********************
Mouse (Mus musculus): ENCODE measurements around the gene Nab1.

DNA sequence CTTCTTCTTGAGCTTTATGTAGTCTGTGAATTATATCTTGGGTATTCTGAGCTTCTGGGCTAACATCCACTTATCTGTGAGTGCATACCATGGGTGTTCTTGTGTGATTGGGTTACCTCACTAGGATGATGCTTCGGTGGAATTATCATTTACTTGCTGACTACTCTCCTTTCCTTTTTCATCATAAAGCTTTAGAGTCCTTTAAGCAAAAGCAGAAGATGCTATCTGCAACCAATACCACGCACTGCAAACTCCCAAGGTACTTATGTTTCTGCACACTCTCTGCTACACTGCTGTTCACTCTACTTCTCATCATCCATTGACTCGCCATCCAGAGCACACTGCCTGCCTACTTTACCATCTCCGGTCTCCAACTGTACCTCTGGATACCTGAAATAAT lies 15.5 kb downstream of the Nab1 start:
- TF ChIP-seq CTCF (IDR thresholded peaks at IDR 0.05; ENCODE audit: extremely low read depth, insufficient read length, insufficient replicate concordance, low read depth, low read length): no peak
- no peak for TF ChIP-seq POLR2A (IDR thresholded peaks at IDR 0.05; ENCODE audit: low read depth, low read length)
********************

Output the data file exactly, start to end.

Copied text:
Mouse (Mus musculus): ENCODE measurements around the gene Nab1.

DNA sequence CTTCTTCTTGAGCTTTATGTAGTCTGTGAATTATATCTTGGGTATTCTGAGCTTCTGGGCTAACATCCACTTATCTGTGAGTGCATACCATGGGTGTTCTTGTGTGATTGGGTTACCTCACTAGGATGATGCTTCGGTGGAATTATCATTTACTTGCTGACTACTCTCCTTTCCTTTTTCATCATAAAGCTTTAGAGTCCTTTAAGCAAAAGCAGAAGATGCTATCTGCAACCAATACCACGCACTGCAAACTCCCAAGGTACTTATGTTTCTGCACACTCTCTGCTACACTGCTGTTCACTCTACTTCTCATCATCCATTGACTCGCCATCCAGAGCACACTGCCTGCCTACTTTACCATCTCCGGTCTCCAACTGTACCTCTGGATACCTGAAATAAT lies 15.5 kb downstream of the Nab1 start:
- TF ChIP-seq CTCF (IDR thresholded peaks at IDR 0.05; ENCODE audit: extremely low read depth, insufficient read length, insufficient replicate concordance, low read depth, low read length): no peak
- no peak for TF ChIP-seq POLR2A (IDR thresholded peaks at IDR 0.05; ENCODE audit: low read depth, low read length)